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Risk

11/11/2010
01:23 PM
George V. Hulme
George V. Hulme
Commentary
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Security M&A: Where Innovation (Too Often) Goes To Die

Following a handful of high profile security acquisitions this year, the ever-simmering topic of security industry consolidation has once again surfaced.

Following a handful of high profile security acquisitions this year, the ever-simmering topic of security industry consolidation has once again surfaced.InformationWeek's Mathew J. Schwartz examined the potential impact of the rash of security acquisitions this year, from Symantec's bagging VeriSign, PGP and GuardianEdge throughout Intel's great shock to the IT security market by nabbing McAfee for nearly $8 billion.

Some of these acquisitions make sense, and have the potential to simplify the lives of security managers, such as Symantec's acquisition of PGP. Symantec has a solid footing in the endpoint security market, and the demand for encryption has been heating up. Should Symantec, through the acquisition, be able to simplify how security admins can manage their endpoint firewalls, anti-malware, and encryption software all the better.

Other acquisitions are desperate grasps for growth. I think McAfee's being acquired by Intel is an example. Anyone who thinks that Intel is going to be able to bake anti-virus into high-speed silicon and provide any adequate level of defense for mobile devices is smoking a pipe dream with some very high-grade contraband.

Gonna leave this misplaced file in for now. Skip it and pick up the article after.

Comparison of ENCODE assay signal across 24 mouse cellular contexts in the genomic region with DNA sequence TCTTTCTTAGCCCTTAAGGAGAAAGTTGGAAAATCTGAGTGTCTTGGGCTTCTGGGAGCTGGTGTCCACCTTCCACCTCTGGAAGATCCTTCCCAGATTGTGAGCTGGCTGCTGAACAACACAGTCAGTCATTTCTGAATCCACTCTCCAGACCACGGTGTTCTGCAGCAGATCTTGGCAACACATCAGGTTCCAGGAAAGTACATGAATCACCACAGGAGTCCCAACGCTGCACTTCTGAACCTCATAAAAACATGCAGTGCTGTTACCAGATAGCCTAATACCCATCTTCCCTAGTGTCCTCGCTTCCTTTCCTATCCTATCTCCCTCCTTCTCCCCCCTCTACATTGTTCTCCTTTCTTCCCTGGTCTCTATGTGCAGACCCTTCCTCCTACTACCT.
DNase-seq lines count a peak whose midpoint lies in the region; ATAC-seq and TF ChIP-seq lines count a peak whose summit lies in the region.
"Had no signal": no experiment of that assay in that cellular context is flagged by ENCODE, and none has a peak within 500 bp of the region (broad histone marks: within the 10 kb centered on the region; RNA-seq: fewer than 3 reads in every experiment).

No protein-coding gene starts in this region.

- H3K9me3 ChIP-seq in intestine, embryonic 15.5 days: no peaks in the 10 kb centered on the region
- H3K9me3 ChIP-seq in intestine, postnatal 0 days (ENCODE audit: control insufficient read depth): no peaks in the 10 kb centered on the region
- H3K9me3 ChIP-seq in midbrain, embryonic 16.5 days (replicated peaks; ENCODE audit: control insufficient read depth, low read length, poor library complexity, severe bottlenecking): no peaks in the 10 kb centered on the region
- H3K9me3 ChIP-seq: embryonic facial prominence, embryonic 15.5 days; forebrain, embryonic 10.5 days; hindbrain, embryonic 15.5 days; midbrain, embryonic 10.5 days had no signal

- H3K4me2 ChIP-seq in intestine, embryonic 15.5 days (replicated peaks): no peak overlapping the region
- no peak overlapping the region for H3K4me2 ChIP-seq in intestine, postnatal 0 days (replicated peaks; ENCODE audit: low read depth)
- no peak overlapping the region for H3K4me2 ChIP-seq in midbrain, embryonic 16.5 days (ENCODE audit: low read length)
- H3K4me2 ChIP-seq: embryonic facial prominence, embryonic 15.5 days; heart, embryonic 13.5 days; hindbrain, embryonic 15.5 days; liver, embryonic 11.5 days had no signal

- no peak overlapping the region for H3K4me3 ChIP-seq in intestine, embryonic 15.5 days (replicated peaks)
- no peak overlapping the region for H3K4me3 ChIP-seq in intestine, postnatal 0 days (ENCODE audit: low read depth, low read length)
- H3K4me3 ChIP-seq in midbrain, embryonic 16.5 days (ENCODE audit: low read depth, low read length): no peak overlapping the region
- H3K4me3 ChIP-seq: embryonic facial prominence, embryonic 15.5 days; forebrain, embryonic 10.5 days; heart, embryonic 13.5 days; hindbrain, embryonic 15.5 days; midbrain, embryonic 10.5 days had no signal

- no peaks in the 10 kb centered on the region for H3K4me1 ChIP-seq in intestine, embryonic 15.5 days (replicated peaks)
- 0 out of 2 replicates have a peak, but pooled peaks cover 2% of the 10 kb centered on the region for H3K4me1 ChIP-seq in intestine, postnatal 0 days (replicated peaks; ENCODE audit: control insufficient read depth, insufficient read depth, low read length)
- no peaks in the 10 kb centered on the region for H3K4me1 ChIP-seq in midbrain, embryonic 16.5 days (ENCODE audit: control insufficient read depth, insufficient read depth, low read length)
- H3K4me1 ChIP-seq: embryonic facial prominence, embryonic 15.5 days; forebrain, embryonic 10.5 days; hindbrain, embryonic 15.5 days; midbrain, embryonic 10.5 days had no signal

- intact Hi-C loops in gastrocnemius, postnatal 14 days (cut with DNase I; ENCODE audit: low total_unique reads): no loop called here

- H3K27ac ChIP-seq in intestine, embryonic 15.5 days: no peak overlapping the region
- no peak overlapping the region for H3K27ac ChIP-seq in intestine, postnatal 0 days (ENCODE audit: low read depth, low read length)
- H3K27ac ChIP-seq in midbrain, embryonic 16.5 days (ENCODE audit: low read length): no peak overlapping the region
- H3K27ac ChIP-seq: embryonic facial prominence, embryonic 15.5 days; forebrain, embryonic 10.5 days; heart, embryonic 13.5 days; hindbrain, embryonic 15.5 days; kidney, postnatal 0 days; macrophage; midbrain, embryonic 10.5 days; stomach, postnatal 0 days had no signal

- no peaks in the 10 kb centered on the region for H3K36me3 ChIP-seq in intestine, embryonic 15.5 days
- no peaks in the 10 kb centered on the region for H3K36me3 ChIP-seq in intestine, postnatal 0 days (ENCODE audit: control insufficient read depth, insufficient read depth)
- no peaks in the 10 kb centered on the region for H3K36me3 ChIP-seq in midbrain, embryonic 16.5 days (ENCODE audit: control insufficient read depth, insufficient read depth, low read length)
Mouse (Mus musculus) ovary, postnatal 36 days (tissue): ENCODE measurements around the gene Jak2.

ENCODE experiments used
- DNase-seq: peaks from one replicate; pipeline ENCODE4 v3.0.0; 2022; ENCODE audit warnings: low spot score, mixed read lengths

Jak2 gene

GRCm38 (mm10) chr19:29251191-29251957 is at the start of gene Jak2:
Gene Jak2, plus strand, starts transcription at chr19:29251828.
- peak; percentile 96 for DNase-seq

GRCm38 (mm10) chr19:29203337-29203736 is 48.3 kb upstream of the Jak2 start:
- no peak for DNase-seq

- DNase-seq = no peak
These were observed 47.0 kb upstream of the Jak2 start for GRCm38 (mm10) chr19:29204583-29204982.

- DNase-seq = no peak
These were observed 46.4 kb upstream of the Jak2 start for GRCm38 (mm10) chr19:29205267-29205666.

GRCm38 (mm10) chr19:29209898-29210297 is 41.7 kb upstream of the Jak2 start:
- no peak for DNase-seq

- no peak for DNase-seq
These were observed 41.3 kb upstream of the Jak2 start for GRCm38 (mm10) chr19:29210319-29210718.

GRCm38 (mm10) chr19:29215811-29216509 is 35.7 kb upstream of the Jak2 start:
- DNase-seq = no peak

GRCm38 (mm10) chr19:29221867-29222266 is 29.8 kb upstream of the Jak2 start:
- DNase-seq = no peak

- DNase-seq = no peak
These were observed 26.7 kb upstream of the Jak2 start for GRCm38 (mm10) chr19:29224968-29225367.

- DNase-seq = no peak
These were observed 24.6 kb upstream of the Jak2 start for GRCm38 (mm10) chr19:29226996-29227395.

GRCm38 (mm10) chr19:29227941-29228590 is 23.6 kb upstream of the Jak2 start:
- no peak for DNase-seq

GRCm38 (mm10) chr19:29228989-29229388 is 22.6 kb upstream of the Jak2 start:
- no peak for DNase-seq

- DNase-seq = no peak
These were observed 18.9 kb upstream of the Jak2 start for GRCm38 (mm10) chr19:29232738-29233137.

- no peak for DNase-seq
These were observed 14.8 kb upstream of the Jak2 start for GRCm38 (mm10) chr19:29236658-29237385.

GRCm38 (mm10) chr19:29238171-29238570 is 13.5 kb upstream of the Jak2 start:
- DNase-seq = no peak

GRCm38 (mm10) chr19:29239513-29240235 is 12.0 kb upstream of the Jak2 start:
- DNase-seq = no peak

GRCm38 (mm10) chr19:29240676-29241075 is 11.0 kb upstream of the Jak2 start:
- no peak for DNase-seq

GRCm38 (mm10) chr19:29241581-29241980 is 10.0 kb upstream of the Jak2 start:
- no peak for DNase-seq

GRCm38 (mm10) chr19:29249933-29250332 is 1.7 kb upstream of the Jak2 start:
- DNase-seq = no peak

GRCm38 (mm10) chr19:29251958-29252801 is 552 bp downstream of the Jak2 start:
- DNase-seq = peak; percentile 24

Stuffing signatures into anti-malware engines to try to block malware is yesterday's model and a dying cash cow. Today the threats move too fast, change too quickly, and are too many. And attackers are targeting too many devices on too many varying operating systems on way too many form factors. There is no way the old anti-virus signature model can keep up, no matter how tightly it is integrated with the silicon.

These acquisition spurts are nothing new. I interviewed Stratton Sclavos after VeriSign acquired network solutions for $21 billion in 2000 and I interviewed John Thompson and after Symantec acquired Veritas. And I covered hundreds of acquisitions in between and whether it was in the 1990s, early 2000s, or now the reasons were always the same.

VeriSign, for example, in 2003 acquired a privately held security services provider Guardent, and the reasons cited were to help simplify its intrusion detection system and vulnerability management services. Other reasons cited for that and other security deals also sound just like the reasoning today: security is considered more important now, security has gained higher awareness in the boardroom and other rationales we repeatedly hear every few years.

Some of these acquisitions will turn out well. Most will not. If customers are lucky, the acquiring company will allow the acquired products and services to be sold independently. But, most of the time, those offerings tend get assimilated and tailored for the acquiring vendors core product set. Rigamortis then sets in and any hope for evolutionary let alone innovative growth in the product dies. Many products are then discontinued.

The good news is that these acquisitions make room for entirely new generations of security vendors that will bring to market solutions needed for the changing landscape brought on by wide adoption of virtualization, cloud, mobile, and whatever the else the future has in store.

For my security and technology observations throughout the day find me on Twitter.

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